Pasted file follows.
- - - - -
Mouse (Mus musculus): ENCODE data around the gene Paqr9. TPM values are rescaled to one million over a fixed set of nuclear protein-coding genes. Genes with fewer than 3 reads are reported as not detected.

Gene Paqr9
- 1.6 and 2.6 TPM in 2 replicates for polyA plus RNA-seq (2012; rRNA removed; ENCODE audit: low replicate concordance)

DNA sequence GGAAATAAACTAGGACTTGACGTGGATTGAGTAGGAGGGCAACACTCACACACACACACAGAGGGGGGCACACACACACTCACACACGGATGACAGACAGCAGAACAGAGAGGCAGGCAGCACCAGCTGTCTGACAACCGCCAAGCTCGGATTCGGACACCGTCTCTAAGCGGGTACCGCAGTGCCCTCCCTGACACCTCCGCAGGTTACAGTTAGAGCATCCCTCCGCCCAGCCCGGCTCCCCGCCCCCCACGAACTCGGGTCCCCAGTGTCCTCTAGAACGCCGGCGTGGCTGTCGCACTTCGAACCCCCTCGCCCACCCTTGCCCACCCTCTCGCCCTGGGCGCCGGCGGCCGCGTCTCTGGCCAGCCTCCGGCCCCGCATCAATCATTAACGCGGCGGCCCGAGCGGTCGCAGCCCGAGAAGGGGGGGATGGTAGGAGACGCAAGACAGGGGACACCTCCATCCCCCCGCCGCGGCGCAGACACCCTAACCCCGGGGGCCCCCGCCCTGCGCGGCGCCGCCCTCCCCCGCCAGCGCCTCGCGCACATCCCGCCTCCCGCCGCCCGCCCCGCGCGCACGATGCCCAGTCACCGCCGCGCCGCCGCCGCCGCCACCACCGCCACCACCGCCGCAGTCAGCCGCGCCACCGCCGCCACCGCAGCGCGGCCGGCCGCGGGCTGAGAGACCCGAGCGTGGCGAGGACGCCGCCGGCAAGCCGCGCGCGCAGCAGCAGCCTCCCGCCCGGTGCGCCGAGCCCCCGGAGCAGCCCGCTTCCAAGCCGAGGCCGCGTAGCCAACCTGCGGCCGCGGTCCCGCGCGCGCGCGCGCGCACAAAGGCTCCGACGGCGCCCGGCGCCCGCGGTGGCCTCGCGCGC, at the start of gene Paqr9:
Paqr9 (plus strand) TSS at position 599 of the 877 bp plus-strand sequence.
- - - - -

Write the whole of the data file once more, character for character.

Mouse (Mus musculus): ENCODE data around the gene Paqr9. TPM values are rescaled to one million over a fixed set of nuclear protein-coding genes. Genes with fewer than 3 reads are reported as not detected.

Gene Paqr9
- 1.6 and 2.6 TPM in 2 replicates for polyA plus RNA-seq (2012; rRNA removed; ENCODE audit: low replicate concordance)

DNA sequence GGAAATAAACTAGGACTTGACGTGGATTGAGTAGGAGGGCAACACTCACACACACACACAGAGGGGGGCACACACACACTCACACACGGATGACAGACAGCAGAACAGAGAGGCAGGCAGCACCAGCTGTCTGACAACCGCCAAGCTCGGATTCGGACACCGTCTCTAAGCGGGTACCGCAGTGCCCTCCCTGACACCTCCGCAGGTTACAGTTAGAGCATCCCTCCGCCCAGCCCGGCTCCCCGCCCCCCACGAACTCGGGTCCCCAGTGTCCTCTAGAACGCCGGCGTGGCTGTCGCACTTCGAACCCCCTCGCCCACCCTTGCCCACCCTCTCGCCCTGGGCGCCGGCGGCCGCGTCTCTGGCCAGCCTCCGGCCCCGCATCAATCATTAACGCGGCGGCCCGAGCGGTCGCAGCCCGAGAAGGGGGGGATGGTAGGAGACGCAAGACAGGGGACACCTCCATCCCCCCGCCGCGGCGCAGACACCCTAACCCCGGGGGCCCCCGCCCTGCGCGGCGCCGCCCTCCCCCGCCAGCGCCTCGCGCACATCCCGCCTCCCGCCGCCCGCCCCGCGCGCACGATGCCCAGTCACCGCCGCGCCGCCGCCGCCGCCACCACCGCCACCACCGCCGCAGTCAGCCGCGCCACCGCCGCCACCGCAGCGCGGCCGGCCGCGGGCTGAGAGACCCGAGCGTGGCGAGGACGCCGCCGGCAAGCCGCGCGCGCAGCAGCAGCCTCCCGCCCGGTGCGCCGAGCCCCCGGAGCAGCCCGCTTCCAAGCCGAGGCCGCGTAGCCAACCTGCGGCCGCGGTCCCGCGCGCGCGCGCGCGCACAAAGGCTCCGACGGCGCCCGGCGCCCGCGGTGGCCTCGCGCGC, at the start of gene Paqr9:
Paqr9 (plus strand) TSS at position 599 of the 877 bp plus-strand sequence.